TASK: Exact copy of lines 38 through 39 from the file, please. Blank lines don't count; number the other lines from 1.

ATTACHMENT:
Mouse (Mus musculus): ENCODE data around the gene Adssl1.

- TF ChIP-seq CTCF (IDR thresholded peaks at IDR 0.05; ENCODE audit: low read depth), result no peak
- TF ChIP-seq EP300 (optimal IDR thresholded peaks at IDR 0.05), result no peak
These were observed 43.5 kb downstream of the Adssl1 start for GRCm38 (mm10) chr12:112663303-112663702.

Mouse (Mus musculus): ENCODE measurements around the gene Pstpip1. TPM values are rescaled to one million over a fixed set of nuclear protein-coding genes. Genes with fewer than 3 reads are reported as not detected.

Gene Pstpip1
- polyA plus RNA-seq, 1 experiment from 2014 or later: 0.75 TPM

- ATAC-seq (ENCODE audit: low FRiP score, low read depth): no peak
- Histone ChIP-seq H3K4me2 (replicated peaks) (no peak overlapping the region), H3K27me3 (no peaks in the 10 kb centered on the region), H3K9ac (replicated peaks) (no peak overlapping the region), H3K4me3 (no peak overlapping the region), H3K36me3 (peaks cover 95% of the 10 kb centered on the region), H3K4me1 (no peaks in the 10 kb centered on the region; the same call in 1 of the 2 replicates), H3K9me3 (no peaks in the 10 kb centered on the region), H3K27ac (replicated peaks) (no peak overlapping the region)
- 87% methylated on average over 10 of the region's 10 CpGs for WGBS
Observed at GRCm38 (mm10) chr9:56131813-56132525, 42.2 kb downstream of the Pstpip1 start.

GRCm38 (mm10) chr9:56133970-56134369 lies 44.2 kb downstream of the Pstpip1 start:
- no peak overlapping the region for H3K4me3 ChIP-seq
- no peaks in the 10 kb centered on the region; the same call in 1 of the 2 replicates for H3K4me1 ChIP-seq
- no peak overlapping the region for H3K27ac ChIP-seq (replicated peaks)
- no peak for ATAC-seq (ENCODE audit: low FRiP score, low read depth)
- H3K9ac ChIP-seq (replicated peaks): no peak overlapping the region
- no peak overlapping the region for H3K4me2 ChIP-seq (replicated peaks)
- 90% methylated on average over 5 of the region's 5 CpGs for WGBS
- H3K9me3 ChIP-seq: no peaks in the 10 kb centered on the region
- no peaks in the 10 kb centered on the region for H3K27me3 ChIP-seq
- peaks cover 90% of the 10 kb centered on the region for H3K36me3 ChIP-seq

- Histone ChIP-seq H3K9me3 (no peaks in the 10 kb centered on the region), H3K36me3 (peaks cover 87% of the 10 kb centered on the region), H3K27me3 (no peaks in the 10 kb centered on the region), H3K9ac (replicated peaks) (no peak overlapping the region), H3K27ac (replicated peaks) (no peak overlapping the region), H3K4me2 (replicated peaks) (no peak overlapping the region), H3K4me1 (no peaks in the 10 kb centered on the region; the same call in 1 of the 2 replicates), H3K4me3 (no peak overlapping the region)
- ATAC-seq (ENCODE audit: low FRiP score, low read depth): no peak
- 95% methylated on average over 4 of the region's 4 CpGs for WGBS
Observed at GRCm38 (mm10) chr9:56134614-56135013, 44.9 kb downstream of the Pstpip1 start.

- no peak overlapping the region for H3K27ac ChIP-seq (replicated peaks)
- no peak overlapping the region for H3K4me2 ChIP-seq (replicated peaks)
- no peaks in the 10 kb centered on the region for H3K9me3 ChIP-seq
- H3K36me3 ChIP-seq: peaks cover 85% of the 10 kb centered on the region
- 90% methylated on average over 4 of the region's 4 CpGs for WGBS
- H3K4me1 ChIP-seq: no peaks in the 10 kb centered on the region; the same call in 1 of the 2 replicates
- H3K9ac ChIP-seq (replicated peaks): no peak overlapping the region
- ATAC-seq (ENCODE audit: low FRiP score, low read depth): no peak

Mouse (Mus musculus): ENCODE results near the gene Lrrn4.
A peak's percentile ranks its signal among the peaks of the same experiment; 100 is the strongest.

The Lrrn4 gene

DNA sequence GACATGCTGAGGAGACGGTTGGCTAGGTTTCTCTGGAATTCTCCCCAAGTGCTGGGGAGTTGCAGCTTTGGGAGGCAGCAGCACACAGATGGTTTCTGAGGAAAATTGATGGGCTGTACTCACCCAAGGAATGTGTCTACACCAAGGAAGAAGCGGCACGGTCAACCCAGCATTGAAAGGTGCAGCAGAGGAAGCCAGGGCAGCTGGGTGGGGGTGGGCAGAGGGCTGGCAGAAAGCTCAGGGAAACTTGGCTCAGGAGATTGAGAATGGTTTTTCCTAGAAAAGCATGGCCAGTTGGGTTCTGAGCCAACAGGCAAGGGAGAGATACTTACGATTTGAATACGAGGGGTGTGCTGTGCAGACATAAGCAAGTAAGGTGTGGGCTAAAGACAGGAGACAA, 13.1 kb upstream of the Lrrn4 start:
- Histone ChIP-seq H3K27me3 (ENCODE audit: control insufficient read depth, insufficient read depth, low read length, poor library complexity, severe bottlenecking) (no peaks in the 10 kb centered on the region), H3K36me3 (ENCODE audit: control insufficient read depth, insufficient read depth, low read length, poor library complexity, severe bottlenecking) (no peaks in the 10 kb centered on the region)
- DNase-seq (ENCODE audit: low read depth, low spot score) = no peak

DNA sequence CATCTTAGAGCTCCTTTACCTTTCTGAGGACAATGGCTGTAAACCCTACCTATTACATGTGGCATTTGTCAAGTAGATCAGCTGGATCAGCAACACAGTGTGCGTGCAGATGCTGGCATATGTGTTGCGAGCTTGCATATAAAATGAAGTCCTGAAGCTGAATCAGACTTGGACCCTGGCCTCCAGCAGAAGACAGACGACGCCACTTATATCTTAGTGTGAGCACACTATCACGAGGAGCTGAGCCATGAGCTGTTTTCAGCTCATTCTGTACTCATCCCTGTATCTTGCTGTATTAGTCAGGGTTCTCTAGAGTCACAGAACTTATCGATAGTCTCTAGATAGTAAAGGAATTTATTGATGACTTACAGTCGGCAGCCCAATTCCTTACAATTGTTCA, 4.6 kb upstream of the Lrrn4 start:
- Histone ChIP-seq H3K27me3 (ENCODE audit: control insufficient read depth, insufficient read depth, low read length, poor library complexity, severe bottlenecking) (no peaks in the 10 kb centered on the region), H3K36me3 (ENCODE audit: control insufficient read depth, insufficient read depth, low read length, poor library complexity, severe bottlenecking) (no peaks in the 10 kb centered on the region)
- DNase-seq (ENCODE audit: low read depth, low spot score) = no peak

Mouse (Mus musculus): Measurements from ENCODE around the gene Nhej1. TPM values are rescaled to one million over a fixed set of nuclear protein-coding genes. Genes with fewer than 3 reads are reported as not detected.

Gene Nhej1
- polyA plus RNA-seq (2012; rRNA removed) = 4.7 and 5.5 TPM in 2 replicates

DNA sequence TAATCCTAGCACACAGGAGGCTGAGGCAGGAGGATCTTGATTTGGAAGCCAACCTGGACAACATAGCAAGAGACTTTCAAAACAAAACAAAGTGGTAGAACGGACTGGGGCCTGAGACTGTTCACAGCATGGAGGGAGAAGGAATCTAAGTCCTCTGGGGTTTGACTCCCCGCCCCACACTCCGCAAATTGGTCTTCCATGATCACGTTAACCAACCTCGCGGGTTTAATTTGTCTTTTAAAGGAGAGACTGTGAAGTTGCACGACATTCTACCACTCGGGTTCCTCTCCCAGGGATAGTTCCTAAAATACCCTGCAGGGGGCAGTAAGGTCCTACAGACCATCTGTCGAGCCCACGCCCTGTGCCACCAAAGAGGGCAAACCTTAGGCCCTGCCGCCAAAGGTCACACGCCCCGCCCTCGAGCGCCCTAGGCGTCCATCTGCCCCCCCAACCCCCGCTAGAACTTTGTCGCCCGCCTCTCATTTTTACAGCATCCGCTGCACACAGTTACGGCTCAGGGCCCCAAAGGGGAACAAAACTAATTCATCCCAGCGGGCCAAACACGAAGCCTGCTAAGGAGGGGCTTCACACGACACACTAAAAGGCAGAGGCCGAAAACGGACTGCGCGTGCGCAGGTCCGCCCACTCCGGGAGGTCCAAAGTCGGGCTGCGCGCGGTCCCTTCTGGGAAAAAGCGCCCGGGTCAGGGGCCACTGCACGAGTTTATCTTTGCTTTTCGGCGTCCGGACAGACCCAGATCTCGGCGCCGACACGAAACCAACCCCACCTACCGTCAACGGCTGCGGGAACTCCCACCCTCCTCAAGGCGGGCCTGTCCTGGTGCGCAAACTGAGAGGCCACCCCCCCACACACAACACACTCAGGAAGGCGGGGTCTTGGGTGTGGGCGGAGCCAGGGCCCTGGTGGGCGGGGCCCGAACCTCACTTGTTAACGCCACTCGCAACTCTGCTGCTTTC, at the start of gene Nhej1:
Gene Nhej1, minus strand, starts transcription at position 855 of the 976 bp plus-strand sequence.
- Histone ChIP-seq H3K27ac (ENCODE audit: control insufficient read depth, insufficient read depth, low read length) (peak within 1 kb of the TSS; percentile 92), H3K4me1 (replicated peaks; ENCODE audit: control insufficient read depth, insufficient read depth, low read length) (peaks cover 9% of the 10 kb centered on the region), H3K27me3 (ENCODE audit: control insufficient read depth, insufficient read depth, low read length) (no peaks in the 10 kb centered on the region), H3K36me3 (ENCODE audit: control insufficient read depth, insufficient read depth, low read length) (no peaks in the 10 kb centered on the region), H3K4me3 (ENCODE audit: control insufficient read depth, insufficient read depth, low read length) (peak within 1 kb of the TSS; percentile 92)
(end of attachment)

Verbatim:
DNA sequence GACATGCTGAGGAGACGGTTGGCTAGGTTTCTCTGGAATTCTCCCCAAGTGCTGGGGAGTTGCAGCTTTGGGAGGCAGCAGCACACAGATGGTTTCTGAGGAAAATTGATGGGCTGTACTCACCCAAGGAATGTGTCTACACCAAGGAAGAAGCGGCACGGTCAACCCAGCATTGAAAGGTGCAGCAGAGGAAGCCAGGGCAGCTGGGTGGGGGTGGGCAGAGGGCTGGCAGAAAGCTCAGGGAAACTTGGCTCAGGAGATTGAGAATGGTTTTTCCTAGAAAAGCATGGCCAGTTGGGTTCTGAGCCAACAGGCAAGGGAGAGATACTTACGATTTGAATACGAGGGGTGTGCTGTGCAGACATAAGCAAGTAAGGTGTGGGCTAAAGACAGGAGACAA, 13.1 kb upstream of the Lrrn4 start:
- Histone ChIP-seq H3K27me3 (ENCODE audit: control insufficient read depth, insufficient read depth, low read length, poor library complexity, severe bottlenecking) (no peaks in the 10 kb centered on the region), H3K36me3 (ENCODE audit: control insufficient read depth, insufficient read depth, low read length, poor library complexity, severe bottlenecking) (no peaks in the 10 kb centered on the region)